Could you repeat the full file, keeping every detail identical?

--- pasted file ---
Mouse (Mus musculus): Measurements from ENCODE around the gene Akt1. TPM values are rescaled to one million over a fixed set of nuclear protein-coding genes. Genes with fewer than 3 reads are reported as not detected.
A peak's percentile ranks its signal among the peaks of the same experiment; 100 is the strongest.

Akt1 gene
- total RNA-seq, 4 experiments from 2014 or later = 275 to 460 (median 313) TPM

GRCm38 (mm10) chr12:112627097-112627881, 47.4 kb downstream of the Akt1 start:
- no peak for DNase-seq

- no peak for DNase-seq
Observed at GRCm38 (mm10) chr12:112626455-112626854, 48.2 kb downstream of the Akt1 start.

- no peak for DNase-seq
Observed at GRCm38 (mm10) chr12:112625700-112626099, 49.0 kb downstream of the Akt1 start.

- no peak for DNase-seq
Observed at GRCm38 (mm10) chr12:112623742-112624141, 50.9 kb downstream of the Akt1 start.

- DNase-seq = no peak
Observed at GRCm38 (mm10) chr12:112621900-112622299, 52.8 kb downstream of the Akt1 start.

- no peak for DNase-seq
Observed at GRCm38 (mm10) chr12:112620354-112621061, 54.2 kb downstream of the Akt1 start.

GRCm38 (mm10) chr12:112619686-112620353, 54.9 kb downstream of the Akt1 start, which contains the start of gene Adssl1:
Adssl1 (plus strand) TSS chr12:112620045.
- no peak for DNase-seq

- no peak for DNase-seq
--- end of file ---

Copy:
Mouse (Mus musculus): Measurements from ENCODE around the gene Akt1. TPM values are rescaled to one million over a fixed set of nuclear protein-coding genes. Genes with fewer than 3 reads are reported as not detected.
A peak's percentile ranks its signal among the peaks of the same experiment; 100 is the strongest.

Akt1 gene
- total RNA-seq, 4 experiments from 2014 or later = 275 to 460 (median 313) TPM

GRCm38 (mm10) chr12:112627097-112627881, 47.4 kb downstream of the Akt1 start:
- no peak for DNase-seq

- no peak for DNase-seq
Observed at GRCm38 (mm10) chr12:112626455-112626854, 48.2 kb downstream of the Akt1 start.

- no peak for DNase-seq
Observed at GRCm38 (mm10) chr12:112625700-112626099, 49.0 kb downstream of the Akt1 start.

- no peak for DNase-seq
Observed at GRCm38 (mm10) chr12:112623742-112624141, 50.9 kb downstream of the Akt1 start.

- DNase-seq = no peak
Observed at GRCm38 (mm10) chr12:112621900-112622299, 52.8 kb downstream of the Akt1 start.

- no peak for DNase-seq
Observed at GRCm38 (mm10) chr12:112620354-112621061, 54.2 kb downstream of the Akt1 start.

GRCm38 (mm10) chr12:112619686-112620353, 54.9 kb downstream of the Akt1 start, which contains the start of gene Adssl1:
Adssl1 (plus strand) TSS chr12:112620045.
- no peak for DNase-seq

- no peak for DNase-seq